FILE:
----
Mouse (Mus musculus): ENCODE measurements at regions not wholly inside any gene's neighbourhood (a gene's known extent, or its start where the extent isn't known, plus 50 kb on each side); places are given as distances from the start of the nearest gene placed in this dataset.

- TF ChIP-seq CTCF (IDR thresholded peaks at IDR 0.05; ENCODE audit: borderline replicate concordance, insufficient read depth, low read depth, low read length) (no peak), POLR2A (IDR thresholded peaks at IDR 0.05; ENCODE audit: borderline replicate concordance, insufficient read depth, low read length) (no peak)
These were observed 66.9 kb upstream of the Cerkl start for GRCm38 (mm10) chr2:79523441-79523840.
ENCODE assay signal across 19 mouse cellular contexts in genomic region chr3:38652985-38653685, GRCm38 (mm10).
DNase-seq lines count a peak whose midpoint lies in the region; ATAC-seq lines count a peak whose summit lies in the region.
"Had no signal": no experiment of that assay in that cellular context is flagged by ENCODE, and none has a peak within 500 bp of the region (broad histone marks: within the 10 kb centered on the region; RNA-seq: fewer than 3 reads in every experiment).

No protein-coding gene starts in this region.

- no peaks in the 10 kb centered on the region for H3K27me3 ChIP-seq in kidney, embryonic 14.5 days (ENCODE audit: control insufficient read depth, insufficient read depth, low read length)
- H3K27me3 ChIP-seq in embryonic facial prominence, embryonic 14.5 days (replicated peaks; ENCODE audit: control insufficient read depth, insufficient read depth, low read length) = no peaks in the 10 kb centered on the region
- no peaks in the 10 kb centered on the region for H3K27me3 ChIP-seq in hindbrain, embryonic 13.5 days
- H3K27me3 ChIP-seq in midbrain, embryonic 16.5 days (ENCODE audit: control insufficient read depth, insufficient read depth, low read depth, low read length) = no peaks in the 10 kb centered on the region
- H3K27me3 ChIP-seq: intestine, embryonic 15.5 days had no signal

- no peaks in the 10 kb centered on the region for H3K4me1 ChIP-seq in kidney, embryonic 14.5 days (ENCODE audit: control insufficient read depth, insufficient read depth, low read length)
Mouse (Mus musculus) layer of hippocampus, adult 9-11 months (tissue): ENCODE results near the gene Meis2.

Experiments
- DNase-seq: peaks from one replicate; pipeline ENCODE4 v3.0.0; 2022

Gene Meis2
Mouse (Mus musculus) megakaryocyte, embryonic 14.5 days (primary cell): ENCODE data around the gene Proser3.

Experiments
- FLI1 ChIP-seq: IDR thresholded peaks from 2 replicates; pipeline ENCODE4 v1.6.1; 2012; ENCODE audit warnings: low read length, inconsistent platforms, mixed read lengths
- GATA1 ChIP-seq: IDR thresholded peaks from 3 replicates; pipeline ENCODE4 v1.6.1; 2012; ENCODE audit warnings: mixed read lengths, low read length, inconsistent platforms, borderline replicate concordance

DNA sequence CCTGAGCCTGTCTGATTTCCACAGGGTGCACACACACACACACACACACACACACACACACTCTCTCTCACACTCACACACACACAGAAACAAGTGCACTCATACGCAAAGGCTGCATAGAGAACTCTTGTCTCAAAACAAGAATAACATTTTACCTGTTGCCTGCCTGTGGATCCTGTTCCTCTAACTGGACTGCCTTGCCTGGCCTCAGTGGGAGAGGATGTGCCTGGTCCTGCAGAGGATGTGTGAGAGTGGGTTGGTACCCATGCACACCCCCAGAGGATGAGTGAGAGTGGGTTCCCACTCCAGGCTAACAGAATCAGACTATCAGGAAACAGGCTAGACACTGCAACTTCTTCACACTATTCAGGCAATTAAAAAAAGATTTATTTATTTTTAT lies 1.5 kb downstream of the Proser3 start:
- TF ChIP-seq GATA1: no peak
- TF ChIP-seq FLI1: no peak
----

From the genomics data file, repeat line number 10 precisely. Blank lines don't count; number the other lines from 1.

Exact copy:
- no peaks in the 10 kb centered on the region for H3K27me3 ChIP-seq in hindbrain, embryonic 13.5 days